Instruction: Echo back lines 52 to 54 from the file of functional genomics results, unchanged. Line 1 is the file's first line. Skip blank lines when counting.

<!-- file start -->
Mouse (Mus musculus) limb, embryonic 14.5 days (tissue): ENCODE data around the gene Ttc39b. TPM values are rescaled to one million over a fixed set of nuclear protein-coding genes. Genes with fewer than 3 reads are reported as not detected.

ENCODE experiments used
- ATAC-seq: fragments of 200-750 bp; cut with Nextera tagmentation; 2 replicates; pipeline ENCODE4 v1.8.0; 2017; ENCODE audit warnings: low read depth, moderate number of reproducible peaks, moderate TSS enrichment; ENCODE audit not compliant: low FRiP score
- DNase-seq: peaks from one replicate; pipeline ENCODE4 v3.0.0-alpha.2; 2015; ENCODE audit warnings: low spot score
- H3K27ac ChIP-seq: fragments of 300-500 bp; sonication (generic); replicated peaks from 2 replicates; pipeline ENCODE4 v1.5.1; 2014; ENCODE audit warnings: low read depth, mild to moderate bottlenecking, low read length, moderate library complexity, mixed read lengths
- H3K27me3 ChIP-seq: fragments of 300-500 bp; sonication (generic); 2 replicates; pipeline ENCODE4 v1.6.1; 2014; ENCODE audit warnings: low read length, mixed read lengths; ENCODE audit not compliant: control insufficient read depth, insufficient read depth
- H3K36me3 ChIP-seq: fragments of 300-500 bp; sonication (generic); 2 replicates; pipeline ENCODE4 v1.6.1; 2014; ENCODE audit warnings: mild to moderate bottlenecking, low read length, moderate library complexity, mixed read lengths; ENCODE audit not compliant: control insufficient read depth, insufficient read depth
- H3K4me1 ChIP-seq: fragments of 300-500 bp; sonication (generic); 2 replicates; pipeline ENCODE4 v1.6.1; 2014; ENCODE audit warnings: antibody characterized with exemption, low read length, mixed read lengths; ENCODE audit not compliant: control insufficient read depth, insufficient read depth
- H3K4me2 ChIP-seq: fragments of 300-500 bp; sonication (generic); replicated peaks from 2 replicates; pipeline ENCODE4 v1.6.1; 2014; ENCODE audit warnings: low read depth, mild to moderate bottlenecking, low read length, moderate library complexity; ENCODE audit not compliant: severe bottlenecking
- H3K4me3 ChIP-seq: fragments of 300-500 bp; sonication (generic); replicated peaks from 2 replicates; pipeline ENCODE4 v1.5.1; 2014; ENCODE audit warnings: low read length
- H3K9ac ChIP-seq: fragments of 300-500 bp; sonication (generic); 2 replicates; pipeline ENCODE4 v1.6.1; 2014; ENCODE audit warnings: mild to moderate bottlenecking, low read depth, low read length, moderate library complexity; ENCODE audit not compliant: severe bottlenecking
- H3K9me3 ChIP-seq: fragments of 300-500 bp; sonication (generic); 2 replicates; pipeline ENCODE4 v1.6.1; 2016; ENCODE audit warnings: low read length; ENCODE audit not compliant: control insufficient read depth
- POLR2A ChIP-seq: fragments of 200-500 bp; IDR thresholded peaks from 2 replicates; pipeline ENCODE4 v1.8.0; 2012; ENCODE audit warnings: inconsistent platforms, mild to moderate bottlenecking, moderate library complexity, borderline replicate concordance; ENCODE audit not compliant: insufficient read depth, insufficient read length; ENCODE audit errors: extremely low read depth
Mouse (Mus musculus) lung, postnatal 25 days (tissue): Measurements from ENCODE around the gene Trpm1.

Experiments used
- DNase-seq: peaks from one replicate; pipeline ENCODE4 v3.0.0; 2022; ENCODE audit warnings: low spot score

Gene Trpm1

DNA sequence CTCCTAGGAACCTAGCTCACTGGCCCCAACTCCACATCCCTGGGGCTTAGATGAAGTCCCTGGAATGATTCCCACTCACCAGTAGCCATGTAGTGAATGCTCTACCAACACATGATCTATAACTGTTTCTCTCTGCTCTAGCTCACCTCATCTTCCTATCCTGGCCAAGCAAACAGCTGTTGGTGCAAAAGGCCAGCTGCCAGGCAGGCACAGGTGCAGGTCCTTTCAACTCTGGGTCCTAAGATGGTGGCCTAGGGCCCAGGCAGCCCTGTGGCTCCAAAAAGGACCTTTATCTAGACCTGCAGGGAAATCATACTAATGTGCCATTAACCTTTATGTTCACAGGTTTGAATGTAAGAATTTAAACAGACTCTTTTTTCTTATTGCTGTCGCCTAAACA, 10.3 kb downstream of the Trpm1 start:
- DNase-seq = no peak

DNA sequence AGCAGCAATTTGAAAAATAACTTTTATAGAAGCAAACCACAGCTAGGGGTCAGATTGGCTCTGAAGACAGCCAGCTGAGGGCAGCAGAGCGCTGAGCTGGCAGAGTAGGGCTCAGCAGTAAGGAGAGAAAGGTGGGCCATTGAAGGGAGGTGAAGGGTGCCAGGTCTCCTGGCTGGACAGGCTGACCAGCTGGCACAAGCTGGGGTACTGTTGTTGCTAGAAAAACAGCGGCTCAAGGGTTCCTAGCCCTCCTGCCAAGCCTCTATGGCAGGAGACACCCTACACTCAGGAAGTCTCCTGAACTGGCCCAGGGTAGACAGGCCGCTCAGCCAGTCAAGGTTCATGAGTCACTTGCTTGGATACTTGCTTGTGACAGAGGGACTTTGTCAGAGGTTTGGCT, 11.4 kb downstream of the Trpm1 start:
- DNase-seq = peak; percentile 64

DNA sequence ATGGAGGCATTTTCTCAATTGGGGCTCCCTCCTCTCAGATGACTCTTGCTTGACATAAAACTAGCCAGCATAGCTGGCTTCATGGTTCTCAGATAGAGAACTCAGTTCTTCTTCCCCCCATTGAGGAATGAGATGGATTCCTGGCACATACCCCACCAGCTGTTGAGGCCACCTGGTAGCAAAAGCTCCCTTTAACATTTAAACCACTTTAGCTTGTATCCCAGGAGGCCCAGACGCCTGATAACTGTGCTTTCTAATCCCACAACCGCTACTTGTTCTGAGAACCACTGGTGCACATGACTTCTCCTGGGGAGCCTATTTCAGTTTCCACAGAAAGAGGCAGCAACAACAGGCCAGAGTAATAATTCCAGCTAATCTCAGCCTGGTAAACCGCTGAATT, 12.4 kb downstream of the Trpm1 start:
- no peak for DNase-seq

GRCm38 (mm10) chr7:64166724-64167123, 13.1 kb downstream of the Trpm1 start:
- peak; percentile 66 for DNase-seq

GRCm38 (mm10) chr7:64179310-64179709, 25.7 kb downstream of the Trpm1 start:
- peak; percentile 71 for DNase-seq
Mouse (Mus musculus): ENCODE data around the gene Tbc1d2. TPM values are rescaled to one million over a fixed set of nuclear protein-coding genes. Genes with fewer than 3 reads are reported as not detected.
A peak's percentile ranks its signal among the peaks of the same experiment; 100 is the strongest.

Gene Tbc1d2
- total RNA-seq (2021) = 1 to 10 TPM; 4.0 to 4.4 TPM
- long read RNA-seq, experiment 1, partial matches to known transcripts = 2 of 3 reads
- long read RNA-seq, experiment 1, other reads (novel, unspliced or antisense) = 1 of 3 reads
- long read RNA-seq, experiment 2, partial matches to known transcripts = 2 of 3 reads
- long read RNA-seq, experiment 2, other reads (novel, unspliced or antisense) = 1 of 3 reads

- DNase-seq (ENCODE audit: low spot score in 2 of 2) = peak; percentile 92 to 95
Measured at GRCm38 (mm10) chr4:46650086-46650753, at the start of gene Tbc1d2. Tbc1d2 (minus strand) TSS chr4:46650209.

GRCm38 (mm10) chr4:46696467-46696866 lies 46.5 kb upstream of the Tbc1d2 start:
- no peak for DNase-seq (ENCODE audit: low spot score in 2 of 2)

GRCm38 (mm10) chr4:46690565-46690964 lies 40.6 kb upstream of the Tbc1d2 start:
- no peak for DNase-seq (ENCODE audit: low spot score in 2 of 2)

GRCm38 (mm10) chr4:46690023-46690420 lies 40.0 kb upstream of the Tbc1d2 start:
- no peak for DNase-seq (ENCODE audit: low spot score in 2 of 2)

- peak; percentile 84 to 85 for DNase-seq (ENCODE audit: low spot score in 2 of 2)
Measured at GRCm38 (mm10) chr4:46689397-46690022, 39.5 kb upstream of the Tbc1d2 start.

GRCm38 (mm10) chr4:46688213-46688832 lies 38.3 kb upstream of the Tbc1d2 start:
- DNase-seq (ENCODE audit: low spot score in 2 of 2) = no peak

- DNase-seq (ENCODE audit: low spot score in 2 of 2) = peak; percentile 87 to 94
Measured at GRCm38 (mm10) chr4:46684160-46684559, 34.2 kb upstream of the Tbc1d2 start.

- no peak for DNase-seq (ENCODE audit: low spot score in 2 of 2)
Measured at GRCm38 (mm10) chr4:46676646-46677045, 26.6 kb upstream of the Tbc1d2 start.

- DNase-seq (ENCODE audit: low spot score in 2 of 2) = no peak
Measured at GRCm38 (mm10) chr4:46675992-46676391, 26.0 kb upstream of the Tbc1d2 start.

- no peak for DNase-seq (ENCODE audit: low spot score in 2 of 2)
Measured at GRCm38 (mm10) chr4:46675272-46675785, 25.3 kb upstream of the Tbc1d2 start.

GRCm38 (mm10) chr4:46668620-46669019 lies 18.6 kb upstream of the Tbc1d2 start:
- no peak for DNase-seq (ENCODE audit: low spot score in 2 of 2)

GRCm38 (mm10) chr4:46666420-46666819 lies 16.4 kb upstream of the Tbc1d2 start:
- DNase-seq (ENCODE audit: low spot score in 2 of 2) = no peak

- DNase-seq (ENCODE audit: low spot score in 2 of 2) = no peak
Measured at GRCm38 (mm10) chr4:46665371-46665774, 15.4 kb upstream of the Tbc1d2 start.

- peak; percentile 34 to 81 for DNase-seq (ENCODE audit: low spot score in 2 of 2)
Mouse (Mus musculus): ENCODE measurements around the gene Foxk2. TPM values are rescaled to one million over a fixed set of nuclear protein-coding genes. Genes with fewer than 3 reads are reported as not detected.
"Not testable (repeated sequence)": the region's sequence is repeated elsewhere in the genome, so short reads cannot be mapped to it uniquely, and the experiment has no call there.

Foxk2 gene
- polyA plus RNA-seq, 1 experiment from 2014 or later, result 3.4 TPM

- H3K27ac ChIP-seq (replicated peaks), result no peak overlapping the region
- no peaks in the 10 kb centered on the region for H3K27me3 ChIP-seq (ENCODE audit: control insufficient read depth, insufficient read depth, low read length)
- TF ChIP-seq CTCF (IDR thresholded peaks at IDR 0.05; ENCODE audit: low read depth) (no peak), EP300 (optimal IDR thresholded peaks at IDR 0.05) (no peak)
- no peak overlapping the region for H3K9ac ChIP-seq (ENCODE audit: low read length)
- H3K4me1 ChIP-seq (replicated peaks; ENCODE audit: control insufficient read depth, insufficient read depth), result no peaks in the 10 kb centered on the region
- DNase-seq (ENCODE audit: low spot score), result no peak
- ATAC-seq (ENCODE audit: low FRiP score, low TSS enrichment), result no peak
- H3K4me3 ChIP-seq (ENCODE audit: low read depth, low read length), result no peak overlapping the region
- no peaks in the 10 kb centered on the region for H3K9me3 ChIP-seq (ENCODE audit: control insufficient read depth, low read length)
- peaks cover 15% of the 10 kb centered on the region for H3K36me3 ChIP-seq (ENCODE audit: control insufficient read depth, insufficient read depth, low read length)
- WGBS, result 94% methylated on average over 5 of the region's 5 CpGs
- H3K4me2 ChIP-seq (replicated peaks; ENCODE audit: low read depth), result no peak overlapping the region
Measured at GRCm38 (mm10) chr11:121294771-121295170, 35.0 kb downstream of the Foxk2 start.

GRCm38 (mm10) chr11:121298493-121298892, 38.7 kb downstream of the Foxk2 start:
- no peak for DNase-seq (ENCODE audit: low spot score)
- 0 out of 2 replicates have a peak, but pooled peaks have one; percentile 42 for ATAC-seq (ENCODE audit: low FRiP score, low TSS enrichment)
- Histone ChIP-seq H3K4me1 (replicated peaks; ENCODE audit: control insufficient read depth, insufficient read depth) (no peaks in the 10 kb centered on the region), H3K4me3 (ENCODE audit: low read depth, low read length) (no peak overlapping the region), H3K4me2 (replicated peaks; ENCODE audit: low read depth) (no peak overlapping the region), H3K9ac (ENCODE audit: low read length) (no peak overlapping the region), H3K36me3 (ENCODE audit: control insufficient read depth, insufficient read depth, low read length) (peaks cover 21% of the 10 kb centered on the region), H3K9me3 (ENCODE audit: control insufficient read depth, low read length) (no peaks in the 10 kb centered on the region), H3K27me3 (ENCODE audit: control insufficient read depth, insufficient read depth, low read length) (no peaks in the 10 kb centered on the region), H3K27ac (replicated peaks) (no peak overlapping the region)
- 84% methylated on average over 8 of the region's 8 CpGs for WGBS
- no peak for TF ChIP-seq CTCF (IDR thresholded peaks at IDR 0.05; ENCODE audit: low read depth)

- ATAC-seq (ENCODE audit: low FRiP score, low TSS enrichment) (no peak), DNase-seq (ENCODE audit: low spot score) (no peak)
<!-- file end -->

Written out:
- DNase-seq (ENCODE audit: low spot score in 2 of 2) = no peak
Measured at GRCm38 (mm10) chr4:46675992-46676391, 26.0 kb upstream of the Tbc1d2 start.

- no peak for DNase-seq (ENCODE audit: low spot score in 2 of 2)